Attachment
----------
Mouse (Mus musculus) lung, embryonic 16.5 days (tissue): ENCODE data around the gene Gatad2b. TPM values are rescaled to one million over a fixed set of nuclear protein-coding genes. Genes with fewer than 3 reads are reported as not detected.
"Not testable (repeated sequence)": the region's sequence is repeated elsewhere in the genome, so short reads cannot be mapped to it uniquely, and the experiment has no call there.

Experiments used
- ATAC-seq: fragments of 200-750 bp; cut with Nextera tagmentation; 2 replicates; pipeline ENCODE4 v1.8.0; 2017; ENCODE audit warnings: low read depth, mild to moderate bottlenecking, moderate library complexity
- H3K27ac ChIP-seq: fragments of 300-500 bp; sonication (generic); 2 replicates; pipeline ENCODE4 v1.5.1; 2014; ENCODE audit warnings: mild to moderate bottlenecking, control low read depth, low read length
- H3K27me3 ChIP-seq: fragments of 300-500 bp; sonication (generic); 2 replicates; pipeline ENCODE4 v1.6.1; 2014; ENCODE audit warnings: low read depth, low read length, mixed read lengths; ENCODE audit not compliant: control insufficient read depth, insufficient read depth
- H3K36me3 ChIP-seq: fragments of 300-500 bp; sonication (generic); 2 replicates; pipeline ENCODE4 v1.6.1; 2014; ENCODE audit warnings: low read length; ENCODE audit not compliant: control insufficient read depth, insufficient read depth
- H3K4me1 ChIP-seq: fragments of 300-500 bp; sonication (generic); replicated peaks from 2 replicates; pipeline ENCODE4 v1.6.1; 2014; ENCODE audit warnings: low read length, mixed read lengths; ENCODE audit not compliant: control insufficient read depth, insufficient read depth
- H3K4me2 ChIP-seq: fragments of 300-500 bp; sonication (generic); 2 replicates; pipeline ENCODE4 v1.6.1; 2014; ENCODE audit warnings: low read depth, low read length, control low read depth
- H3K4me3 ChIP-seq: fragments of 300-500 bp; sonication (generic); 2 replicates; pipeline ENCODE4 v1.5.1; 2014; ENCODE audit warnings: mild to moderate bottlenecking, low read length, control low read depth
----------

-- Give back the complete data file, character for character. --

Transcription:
Mouse (Mus musculus) lung, embryonic 16.5 days (tissue): ENCODE data around the gene Gatad2b. TPM values are rescaled to one million over a fixed set of nuclear protein-coding genes. Genes with fewer than 3 reads are reported as not detected.
"Not testable (repeated sequence)": the region's sequence is repeated elsewhere in the genome, so short reads cannot be mapped to it uniquely, and the experiment has no call there.

Experiments used
- ATAC-seq: fragments of 200-750 bp; cut with Nextera tagmentation; 2 replicates; pipeline ENCODE4 v1.8.0; 2017; ENCODE audit warnings: low read depth, mild to moderate bottlenecking, moderate library complexity
- H3K27ac ChIP-seq: fragments of 300-500 bp; sonication (generic); 2 replicates; pipeline ENCODE4 v1.5.1; 2014; ENCODE audit warnings: mild to moderate bottlenecking, control low read depth, low read length
- H3K27me3 ChIP-seq: fragments of 300-500 bp; sonication (generic); 2 replicates; pipeline ENCODE4 v1.6.1; 2014; ENCODE audit warnings: low read depth, low read length, mixed read lengths; ENCODE audit not compliant: control insufficient read depth, insufficient read depth
- H3K36me3 ChIP-seq: fragments of 300-500 bp; sonication (generic); 2 replicates; pipeline ENCODE4 v1.6.1; 2014; ENCODE audit warnings: low read length; ENCODE audit not compliant: control insufficient read depth, insufficient read depth
- H3K4me1 ChIP-seq: fragments of 300-500 bp; sonication (generic); replicated peaks from 2 replicates; pipeline ENCODE4 v1.6.1; 2014; ENCODE audit warnings: low read length, mixed read lengths; ENCODE audit not compliant: control insufficient read depth, insufficient read depth
- H3K4me2 ChIP-seq: fragments of 300-500 bp; sonication (generic); 2 replicates; pipeline ENCODE4 v1.6.1; 2014; ENCODE audit warnings: low read depth, low read length, control low read depth
- H3K4me3 ChIP-seq: fragments of 300-500 bp; sonication (generic); 2 replicates; pipeline ENCODE4 v1.5.1; 2014; ENCODE audit warnings: mild to moderate bottlenecking, low read length, control low read depth